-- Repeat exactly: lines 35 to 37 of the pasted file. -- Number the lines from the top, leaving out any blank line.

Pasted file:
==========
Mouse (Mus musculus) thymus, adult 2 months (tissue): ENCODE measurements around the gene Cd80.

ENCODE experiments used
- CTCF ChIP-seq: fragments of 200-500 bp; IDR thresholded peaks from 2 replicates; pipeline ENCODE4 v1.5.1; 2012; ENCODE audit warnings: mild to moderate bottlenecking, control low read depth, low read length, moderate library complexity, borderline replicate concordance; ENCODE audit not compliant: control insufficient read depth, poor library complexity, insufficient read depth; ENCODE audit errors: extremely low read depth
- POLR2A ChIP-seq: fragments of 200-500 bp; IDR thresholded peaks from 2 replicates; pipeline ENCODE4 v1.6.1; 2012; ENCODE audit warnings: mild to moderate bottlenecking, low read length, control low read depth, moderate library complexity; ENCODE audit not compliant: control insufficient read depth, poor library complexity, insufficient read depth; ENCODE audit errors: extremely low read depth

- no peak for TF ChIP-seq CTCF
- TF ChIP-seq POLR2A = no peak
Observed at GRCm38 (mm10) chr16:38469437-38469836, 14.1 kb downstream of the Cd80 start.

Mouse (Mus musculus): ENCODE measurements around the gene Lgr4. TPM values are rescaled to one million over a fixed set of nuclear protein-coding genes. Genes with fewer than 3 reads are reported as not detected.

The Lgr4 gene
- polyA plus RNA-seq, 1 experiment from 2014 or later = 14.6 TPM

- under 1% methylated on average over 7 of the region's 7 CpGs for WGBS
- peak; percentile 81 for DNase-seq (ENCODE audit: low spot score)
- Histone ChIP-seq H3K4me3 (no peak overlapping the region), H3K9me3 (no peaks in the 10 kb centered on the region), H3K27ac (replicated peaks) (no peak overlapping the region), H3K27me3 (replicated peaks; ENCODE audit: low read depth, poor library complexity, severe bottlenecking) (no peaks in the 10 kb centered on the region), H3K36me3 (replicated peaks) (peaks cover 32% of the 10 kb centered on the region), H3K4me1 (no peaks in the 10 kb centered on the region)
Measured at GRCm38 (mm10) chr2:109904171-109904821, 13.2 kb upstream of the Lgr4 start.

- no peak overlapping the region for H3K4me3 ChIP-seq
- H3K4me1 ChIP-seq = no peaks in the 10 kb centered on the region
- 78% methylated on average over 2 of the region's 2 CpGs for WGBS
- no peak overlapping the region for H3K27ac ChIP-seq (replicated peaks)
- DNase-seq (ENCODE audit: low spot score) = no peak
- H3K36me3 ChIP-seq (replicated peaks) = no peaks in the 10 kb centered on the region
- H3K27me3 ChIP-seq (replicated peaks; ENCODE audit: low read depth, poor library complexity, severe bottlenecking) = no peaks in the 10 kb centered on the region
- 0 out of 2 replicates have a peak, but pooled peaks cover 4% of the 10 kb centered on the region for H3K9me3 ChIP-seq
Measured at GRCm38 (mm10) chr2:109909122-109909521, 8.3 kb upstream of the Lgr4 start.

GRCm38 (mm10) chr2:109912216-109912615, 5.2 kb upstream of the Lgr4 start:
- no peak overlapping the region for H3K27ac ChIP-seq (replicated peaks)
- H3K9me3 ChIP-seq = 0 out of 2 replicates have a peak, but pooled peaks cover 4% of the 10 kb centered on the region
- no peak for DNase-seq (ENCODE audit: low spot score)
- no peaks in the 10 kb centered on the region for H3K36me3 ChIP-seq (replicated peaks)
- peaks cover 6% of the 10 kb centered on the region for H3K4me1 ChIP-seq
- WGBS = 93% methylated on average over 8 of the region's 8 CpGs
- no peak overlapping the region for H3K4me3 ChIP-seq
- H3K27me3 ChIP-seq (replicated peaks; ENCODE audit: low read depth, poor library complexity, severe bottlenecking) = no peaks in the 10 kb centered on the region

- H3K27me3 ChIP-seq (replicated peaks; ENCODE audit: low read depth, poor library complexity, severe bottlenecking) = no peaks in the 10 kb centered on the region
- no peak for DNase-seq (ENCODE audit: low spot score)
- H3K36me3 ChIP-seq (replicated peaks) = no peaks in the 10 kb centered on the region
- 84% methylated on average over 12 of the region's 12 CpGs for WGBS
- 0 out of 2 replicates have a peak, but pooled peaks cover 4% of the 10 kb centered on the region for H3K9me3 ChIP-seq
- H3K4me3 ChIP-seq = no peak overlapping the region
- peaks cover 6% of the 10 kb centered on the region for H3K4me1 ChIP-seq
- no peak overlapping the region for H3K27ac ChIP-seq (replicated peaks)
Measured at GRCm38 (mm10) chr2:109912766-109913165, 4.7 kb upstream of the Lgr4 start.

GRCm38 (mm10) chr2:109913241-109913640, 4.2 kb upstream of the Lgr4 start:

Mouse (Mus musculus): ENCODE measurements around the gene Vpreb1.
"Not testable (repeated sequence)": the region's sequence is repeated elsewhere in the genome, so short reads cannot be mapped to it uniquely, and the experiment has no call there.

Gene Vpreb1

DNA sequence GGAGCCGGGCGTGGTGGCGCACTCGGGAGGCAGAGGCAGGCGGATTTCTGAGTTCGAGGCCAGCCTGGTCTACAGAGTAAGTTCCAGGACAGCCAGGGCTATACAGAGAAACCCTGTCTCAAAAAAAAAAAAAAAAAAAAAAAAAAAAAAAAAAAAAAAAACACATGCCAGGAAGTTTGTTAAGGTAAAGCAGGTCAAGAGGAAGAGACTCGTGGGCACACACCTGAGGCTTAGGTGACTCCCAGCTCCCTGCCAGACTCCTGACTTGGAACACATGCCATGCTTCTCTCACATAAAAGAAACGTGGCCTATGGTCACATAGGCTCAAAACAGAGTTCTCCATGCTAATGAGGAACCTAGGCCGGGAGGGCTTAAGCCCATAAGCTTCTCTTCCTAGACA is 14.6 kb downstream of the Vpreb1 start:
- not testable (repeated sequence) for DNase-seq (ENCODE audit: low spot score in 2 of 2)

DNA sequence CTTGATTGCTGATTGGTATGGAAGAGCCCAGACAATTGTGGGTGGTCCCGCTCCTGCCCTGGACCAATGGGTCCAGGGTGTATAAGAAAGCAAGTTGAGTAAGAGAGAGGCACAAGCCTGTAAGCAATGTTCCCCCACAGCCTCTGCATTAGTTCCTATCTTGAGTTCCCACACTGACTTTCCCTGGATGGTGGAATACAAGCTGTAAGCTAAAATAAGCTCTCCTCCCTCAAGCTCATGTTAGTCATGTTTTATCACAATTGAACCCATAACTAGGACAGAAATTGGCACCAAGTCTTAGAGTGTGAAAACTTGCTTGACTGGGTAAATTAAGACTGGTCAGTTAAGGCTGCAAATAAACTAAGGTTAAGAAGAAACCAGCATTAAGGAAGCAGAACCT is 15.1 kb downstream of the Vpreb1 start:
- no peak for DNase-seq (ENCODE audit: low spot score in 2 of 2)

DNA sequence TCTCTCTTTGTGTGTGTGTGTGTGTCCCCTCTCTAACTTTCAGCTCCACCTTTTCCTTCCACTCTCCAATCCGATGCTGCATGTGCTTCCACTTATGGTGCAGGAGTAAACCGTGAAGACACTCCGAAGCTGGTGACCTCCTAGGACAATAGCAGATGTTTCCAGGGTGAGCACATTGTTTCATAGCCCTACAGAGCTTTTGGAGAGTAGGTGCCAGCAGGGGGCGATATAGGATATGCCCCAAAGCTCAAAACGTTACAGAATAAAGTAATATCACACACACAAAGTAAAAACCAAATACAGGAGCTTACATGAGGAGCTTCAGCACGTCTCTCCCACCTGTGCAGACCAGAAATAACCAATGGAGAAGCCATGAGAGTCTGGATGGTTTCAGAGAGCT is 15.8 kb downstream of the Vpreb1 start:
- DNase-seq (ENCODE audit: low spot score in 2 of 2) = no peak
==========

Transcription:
- H3K36me3 ChIP-seq (replicated peaks) = no peaks in the 10 kb centered on the region
- 84% methylated on average over 12 of the region's 12 CpGs for WGBS
- 0 out of 2 replicates have a peak, but pooled peaks cover 4% of the 10 kb centered on the region for H3K9me3 ChIP-seq